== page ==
Inaugural Bobcat Day a roaring success

April 22, 2021

Two women play a video game.

After two years of planning for Bobcat Day, Sophia Marshall ’21 looked around the Mount Carmel Auditorium and smiled. The students kept coming, just like she had always hoped.

All across campus Wednesday, thousands of undergraduates marked the first Bobcat Day, a celebration of Quinnipiac’s past, present and future.

Marshall, president of the Student Government Association, brought the day-long event to life with the help of student volunteers and university leaders. The schedule included multicultural speakers, film screenings, a virtual concert, dance workshops, arcade games, prizes and more.

“We’re hoping this ends up being something that becomes an annual tradition, and eventually, something the university will take over,” Marshall said. “It’s a very unique thing that Quinnipiac will have. There are only two or three schools in the nation that do something like this.”

For Tom Ellett, the university’s chief experience officer, it was a day dedicated to rejuvenation, self-care and school spirit. It was a day for Quinnipiac students to come together and have fun, to learn about each other and create a new tradition.

“Today is a day when we will examine the roots of the Bobcat and open our minds to history,” Ellett said. “We will immerse ourselves in art and culture, and my personal favorite, play games against self and against each other.”

Ellett grew up as the youngest of six children in Lansingburgh, New York, near Albany. He was the boy who wore “traditional clothes called hand-me-downs.”

More importantly, Ellett was part of a family bonded by traditions, a family that went bowling on Thanksgiving and sat around an endless table while 21 people played the card game, Hearts. The best players won all the points in a round, a play called shooting the moon.

It was the perfect metaphor for Bobcat Day. Why not shoot the moon? Why not hitch your wagon to a star, as Ralph Waldo Emerson once wrote?

“Traditions are a part of a culture,” President Judy Olian told students in her opening remarks. “You are all firsts. You are starting a tradition that will last decades, I’m sure, and maybe even centuries as we go forward.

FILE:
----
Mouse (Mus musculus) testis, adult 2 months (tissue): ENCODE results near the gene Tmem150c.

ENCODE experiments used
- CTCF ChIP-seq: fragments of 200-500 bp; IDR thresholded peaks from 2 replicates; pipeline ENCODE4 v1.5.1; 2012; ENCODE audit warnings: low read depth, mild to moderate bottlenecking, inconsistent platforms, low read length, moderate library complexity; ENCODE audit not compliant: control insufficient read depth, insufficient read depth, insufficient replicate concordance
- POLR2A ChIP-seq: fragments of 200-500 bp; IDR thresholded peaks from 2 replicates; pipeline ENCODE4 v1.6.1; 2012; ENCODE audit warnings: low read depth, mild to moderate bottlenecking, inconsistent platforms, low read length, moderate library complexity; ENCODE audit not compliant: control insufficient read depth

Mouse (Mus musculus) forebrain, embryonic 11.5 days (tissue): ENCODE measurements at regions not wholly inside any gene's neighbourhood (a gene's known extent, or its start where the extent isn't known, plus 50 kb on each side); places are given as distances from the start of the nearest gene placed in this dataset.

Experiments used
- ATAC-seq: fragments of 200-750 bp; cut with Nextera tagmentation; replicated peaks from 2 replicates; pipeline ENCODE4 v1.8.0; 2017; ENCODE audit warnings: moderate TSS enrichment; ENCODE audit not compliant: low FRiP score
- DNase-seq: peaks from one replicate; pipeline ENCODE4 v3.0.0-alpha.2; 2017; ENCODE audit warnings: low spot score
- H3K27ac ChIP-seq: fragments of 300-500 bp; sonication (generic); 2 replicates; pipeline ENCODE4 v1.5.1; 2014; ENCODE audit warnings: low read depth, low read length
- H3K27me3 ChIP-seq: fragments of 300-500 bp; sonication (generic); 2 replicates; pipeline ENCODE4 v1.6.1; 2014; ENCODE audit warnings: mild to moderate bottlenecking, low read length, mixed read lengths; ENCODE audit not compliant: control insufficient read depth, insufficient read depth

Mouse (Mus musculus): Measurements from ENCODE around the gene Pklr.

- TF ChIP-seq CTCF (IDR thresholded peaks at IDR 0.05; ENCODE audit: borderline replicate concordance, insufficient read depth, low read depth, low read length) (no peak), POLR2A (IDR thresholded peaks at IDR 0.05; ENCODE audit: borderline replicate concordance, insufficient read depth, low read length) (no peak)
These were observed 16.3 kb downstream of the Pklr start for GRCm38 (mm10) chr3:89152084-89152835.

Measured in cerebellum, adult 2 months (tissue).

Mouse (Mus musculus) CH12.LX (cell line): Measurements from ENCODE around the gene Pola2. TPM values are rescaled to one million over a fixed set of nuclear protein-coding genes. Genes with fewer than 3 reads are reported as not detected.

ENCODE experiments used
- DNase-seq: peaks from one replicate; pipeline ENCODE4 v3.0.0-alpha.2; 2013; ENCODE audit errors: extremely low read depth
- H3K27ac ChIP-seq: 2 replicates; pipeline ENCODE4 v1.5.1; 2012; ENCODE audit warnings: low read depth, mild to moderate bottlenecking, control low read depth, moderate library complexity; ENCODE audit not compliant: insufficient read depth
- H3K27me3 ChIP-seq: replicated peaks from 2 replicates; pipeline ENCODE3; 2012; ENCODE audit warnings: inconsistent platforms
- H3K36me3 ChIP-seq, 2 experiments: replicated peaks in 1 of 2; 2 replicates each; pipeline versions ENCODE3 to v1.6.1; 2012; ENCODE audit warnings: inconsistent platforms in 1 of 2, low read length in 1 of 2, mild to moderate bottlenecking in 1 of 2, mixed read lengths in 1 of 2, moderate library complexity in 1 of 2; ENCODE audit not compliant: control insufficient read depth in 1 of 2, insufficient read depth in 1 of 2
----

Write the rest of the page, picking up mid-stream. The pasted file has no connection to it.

“I hope this doesn’t just build deeper roots at Quinnipiac for the students who are here,” she added, “but that you will come back every year to celebrate this great tradition.”

Bobcat Day was a day of hands-on exploration at Quinnipiac, a chance to make tie-dye shirts and ribbons of pasta, all while making new friends and new memories.

And yes, even a new campus tradition.

But it was also a day of social and cultural awareness, an important opportunity to learn about the depth of diversity at Quinnipiac, both past and present

Christina Dickerson, an assistant professor of history, spoke about the Native Americans — the Quinnipiac — who once lived where QU now stands.

“We are on Quinnipiac land right now. We are on their ancestral homeland,” Dickerson said. “We should all acknowledge and recognize that.”

In 1600, Dickerson said, the Quinnipiac lived on about 300 square miles of land that stretched from modern-day New Haven to New Britain. By 1634, deadly epidemics spread by Dutch and English settlers reduced the Quinnipiac population to about 460.

“The English continued to expand in Connecticut, establishing more and more settlements, putting more pressure on the Quinnipiac and other tribes in New England,” Dickerson said.

By 1773, the Quinnipiac sold their last 30 acres of land in New Haven. Over the next 50 years, many of the Quinnipiac migrated to New York, Massachusetts and Wisconsin.

“Some Quinnipiac, however, remained in Connecticut and married into other communities,” Dickerson said. “Because of that, they became invisible to the eyes of the Europeans. They didn’t exist anymore because they had intermarried into these communities.”

The Quinnipiac are not invisible to the university that bears their name. They are remembered and honored, most recently, in the university’s 10-point plan to advance racial justice.

For Kiara Tanta-Quidgeon ’22, founder of the Indigenous Student Union at Quinnipiac, the fatigue to represent an entirely community is real.

“With this position, and being one of the few Native students on campus, there is a lot of pressure and a lot of responsibility and commitment that isn’t as much a choice,” she said. “With more and more internal and external expectations, it’s not a choice to be a leader, create change and educate others.”

Students who represent marginalized communities find the resources use the resources and support offered at Quinnipiac to fight for equity, inclusion and social justice.

A day after former police officer Derek Chauvin was convicted of murdering George Floyd in police custody in 2020, three juniors from the Black Student Union — Toyloy Brown III, Lydia Jones and Ja’Vielle W. Foy — discussed the verdict and the Black Lives Matter movement.

“I didn’t feel any sort of jubilation. I didn’t feel happy,” Brown said. “I thought this is justice.”

For juniors Ali Vidallon and Apple Longo of the Gender Sexuality Alliance, recent changes at Quinnipiac, including gender-inclusive housing and bias training for faculty, staff and student leaders, highlight meaningful progress for the LGBTQ+ community.

But the hard work and heavy lifting isn’t over, said Vidallon, the GSA president.

“When sharing diversity on campus,” she said, “the most highly efficient way to create change is to educate others.”

Just ask Sophia Marshall. Or Tom Ellett.

Making new friends and learning about others is a surefire way to shoot for the moon.

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